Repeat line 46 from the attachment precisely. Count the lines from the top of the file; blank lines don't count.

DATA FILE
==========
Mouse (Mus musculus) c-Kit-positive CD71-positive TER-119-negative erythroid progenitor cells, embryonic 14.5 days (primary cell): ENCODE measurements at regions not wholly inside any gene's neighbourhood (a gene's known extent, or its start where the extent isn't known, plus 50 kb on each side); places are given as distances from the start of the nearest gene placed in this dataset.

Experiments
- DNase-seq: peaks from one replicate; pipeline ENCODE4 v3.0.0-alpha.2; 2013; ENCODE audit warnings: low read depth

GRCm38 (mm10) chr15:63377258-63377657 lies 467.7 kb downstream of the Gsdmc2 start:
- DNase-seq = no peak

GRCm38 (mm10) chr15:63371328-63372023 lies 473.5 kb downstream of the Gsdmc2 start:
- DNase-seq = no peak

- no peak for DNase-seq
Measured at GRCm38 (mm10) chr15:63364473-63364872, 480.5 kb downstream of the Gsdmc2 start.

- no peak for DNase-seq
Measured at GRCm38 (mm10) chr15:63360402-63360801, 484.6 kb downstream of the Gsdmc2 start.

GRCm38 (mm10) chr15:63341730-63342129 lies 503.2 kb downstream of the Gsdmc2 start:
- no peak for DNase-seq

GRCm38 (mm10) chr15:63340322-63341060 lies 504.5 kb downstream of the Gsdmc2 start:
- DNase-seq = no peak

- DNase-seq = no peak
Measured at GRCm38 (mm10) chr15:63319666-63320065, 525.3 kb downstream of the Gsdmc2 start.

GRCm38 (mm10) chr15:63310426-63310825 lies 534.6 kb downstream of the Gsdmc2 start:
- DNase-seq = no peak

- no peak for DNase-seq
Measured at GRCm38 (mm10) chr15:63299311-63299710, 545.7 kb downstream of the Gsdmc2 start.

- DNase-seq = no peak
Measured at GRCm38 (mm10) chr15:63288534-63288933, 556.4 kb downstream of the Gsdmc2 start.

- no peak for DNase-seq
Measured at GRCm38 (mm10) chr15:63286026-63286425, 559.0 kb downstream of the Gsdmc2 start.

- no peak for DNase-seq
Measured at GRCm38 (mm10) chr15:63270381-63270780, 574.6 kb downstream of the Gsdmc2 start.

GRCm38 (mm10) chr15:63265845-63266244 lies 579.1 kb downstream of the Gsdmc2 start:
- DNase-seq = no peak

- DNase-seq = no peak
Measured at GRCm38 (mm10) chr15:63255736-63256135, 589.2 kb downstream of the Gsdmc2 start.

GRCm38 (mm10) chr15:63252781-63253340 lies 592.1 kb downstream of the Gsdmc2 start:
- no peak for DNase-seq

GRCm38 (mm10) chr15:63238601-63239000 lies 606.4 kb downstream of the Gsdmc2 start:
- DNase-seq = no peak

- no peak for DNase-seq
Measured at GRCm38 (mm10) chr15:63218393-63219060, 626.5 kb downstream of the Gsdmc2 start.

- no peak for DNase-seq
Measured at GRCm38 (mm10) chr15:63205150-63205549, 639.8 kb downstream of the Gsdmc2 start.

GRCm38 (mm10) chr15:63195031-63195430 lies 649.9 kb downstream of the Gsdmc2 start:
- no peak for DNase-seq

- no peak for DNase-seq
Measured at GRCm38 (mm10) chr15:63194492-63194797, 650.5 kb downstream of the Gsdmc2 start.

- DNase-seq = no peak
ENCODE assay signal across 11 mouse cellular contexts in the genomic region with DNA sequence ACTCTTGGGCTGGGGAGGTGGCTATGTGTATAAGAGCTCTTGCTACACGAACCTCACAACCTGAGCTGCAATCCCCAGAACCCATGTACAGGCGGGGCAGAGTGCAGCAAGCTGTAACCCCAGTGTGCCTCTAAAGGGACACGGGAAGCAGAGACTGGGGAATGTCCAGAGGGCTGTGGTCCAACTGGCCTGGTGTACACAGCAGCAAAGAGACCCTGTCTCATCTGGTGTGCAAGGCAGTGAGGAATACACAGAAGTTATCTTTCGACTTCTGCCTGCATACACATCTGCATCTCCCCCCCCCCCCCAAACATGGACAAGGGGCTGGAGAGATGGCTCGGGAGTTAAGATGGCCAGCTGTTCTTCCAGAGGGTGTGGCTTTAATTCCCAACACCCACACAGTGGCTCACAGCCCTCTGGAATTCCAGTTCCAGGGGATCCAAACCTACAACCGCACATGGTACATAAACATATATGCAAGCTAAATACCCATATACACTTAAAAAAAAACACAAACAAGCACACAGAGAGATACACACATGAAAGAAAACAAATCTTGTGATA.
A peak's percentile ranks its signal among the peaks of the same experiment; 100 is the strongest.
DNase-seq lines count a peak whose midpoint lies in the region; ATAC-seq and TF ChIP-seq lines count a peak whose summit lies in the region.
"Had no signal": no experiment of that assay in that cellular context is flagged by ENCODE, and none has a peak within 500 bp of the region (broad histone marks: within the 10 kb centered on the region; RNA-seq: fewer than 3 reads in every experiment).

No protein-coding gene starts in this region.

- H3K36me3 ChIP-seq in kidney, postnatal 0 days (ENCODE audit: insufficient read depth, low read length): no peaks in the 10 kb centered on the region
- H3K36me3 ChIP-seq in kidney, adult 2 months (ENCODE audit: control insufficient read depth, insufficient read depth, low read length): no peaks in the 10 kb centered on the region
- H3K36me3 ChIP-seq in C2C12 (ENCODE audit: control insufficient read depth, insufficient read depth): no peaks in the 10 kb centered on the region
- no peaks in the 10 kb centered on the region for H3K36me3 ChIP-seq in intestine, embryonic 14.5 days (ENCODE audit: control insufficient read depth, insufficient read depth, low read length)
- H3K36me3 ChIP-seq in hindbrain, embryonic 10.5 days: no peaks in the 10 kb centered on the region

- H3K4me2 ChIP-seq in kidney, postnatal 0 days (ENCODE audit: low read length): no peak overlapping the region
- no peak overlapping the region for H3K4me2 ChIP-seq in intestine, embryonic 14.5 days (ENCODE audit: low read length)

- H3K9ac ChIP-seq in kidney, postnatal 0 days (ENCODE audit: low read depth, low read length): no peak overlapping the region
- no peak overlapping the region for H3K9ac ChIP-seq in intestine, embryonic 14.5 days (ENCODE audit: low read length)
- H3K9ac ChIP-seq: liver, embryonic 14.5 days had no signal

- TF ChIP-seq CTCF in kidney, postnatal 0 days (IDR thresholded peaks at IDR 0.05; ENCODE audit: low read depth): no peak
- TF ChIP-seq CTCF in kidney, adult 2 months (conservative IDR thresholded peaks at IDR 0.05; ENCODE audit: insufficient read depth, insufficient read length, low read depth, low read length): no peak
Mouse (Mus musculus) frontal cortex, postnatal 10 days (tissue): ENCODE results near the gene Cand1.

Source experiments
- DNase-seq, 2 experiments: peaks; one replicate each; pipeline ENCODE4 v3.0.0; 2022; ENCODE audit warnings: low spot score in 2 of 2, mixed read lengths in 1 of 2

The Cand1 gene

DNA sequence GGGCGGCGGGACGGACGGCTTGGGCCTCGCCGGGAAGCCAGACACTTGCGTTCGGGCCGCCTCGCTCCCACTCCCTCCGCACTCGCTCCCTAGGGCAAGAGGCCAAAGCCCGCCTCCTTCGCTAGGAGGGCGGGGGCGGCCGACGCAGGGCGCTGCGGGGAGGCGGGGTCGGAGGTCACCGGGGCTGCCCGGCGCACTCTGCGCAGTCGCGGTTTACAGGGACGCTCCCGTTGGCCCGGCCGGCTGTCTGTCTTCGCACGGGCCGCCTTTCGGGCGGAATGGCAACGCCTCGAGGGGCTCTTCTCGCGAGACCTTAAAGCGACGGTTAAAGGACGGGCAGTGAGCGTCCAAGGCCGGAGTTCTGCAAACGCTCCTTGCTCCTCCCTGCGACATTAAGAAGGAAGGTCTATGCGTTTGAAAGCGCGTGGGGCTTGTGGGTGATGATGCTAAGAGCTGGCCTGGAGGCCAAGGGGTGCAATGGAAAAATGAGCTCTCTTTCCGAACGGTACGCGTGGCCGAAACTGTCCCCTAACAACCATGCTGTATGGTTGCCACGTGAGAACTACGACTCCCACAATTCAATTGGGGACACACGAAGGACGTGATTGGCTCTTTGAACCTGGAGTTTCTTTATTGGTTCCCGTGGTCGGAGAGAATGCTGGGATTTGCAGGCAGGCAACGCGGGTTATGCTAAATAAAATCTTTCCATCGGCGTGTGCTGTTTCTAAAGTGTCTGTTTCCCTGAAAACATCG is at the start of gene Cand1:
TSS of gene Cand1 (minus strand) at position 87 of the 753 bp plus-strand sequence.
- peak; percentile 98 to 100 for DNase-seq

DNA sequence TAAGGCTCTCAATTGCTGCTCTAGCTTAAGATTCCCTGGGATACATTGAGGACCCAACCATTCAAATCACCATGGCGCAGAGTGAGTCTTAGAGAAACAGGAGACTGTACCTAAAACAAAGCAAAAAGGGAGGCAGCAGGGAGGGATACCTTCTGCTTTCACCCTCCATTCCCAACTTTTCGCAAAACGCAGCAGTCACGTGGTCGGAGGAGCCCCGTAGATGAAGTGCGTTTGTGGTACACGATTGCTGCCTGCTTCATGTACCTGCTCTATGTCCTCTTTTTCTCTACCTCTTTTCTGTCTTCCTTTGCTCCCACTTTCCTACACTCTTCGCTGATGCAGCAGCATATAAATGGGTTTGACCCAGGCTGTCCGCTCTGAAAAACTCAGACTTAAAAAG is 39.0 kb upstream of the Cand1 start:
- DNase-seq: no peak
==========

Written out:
A peak's percentile ranks its signal among the peaks of the same experiment; 100 is the strongest.